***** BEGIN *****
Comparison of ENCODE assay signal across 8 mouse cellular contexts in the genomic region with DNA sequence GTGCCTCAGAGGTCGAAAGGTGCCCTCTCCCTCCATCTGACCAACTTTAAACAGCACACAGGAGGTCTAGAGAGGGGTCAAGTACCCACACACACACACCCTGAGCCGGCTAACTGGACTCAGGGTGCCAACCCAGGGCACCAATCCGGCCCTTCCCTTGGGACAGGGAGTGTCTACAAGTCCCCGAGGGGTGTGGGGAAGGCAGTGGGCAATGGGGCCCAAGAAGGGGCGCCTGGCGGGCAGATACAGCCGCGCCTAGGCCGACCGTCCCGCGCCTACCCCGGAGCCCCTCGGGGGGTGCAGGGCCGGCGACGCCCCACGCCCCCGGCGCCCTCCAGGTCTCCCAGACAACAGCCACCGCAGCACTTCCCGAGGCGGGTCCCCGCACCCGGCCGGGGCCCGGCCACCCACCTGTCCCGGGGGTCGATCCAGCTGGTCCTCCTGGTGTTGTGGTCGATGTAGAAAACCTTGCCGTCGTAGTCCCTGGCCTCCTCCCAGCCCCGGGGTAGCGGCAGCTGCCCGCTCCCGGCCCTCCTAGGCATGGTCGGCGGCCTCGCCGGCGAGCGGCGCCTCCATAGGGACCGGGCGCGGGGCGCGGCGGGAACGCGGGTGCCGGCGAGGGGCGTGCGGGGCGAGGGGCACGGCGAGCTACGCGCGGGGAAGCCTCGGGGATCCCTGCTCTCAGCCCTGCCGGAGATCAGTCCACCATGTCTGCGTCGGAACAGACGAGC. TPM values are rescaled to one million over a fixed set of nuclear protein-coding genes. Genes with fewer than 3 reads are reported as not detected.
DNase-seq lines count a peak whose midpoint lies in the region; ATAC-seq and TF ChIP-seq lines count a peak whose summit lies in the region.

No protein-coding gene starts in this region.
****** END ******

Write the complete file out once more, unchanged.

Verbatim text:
Comparison of ENCODE assay signal across 8 mouse cellular contexts in the genomic region with DNA sequence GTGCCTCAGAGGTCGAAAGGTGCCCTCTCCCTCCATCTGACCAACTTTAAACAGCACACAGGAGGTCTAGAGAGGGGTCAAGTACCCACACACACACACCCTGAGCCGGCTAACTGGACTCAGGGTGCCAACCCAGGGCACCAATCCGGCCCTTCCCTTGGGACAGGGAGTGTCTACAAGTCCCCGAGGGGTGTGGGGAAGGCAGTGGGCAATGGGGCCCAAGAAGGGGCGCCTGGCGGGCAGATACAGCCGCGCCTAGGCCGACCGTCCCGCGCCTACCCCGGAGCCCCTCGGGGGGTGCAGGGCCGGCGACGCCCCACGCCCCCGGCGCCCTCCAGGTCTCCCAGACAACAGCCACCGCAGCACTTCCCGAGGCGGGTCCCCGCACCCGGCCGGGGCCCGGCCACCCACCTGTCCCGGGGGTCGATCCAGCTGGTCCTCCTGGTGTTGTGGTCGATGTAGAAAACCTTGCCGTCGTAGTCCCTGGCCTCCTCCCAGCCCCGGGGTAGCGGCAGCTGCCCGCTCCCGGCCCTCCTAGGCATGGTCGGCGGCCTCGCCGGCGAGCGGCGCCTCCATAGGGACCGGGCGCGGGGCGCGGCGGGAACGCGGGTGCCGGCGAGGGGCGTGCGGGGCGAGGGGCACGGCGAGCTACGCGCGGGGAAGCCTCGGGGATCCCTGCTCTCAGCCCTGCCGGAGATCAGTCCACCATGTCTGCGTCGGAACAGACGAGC. TPM values are rescaled to one million over a fixed set of nuclear protein-coding genes. Genes with fewer than 3 reads are reported as not detected.
DNase-seq lines count a peak whose midpoint lies in the region; ATAC-seq and TF ChIP-seq lines count a peak whose summit lies in the region.

No protein-coding gene starts in this region.